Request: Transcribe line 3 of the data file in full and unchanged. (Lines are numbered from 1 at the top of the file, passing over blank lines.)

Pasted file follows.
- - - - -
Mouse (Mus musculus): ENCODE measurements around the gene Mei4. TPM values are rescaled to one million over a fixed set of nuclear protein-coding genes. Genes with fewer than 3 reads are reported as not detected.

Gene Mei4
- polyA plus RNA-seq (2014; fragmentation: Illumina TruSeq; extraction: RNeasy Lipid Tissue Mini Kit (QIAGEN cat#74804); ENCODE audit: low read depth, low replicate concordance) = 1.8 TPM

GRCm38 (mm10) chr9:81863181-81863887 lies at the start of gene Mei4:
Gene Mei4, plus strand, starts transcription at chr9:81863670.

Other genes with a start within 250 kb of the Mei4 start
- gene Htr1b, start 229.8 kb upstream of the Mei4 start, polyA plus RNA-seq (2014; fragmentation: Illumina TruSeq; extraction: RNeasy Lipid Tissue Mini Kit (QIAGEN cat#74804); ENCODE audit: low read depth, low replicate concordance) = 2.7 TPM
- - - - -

- polyA plus RNA-seq (2014; fragmentation: Illumina TruSeq; extraction: RNeasy Lipid Tissue Mini Kit (QIAGEN cat#74804); ENCODE audit: low read depth, low replicate concordance) = 1.8 TPM